The restructuring of the board lasted into the early 2000s. Finally, in 2002, the breakup was completed, and a new corpo- ration, Taiwan T obacco & Liquor Corporation, was formed. The creation of TTL also marked the launch of full-scale competition, including the admittanc e of the production of alcoholic beverages by private companies. That process had been started in 1999, with the production of wine and ot her fermented beverages. Production of distilled spirits was permitte d in 2001. The brewing of beer followed in 2002, and signaled the sta rt of TTL's own move toward private control.
TTL began preparing for a future public offering, targeting 2005 as t he date of its transformation into a private enterprise. That process was hampered, however, by the need to reach agreement with the compa ny's labor union, particularly involving projected cuts of more than 1,000 workers from the company's payroll. TTL also was burdened by it s obligation to purchase tobacco from Taiwan's tobacco farmers, despi te the fact that the company's warehouses were already overstocked.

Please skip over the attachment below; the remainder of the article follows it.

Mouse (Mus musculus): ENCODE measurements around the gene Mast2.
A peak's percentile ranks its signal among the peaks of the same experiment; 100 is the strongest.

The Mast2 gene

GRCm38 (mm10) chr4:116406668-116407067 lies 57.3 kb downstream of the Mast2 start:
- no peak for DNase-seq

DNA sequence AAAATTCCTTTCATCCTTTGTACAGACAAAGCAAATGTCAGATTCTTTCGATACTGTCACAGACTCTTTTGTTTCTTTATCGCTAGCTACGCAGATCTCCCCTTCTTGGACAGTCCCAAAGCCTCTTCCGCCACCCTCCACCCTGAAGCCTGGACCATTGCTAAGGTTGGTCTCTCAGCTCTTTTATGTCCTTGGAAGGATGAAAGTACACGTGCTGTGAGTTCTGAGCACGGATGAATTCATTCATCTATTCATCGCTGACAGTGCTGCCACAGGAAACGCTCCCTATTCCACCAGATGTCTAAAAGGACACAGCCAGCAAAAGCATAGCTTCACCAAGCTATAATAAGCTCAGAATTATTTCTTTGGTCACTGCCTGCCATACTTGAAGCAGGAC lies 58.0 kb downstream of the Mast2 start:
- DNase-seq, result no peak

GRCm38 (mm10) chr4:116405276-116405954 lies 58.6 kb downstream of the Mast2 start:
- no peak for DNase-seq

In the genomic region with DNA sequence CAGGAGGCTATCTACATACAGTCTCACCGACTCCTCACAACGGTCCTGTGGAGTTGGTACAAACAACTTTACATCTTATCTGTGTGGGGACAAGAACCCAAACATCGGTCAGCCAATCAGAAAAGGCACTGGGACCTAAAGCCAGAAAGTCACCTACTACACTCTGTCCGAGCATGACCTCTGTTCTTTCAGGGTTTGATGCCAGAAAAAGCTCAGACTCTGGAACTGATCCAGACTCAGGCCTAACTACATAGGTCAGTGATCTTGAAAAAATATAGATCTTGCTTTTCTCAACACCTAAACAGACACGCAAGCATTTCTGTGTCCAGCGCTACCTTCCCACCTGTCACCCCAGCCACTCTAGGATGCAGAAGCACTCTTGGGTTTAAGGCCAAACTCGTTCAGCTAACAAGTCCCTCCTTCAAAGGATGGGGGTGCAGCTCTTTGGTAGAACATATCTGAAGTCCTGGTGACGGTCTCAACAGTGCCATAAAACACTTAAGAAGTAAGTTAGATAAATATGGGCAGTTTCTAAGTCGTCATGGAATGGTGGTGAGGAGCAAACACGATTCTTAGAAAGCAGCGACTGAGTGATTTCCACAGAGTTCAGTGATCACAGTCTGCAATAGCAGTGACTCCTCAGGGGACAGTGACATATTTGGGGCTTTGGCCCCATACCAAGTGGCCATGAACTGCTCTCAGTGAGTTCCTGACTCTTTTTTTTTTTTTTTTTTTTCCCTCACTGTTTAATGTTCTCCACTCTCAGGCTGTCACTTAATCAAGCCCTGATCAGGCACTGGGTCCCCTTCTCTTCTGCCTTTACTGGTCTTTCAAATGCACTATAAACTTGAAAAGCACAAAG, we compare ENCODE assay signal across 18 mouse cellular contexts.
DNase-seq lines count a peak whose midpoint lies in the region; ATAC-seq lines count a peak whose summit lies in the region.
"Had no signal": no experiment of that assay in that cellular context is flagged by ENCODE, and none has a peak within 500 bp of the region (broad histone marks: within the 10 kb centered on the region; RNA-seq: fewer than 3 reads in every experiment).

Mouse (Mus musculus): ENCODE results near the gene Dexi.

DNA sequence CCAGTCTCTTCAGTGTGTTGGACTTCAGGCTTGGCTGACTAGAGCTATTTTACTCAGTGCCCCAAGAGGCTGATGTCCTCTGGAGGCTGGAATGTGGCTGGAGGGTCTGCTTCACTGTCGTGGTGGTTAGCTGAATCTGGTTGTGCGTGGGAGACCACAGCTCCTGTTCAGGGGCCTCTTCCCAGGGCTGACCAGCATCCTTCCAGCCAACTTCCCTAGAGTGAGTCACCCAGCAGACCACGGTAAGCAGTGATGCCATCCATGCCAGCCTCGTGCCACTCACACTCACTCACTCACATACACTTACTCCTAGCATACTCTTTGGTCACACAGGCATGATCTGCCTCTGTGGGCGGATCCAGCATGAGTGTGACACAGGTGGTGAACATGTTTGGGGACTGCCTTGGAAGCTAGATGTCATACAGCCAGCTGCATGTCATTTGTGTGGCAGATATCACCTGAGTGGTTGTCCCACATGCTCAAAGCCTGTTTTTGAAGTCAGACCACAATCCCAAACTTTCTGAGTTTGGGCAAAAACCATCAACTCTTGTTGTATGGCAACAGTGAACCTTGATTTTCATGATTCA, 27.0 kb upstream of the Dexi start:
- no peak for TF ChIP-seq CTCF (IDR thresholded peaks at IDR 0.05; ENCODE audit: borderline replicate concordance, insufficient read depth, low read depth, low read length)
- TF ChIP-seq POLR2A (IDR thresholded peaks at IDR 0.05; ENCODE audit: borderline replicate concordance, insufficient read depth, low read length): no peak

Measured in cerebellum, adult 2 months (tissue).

In the meantime, the appearance of new domestic producers had begun t o take a toll on TTL's sales. By 2005, the group's grip on the local liquor and wine market had slipped to 53 percent. The company's share of the tobacco market also had suffered, dropping to 45 percent. Onl y the group's Taiwan Beer subsidiary appeared to withstand the tide o f competition, but the group's control of the Taiwan beer market had slipped back to 80 percent by 2005.
To shore up its sagging sales at home, TTL began instituting its own international expansion strategy. While continuing to target the U.S. , Japanese, and European markets, TTL's main target became the Chines e market. The company chose its Long Life brand as the spearhead for its entry into the Chinese market, sending over a first shipment in l ate 2004. At the same time, TTL prepared to launch its Taiwan Beer br and onto the mainland. This effort was held up, however, by the Chine se government, apparently in retaliation for the re-election of indep endence-minded President Chen Shui-bian. Nonetheless, China, which al so sought entry into the WTO, was expected to play by the rules. With the world's largest consumer population just a short boat ride away, TTL appeared certain to remain a major name in the tobacco and alcoh ol markets in the region.
Principal Divisions: Marketing & Sales; Liquor; Beer; Toba cco.
Principal Competitors: Shanghai Cigarette Factory; Sumatra Tob acco Trading Company, N.V.; Chuxiong Cigarette Factory; Ben Thanh Tob acco Co.; Japan Tobacco Inc.; Central Group of Cos.; Itochu-Shokuhin Company Ltd.; Yamae Hisano Company Ltd.; Nanlien International Corpor ation.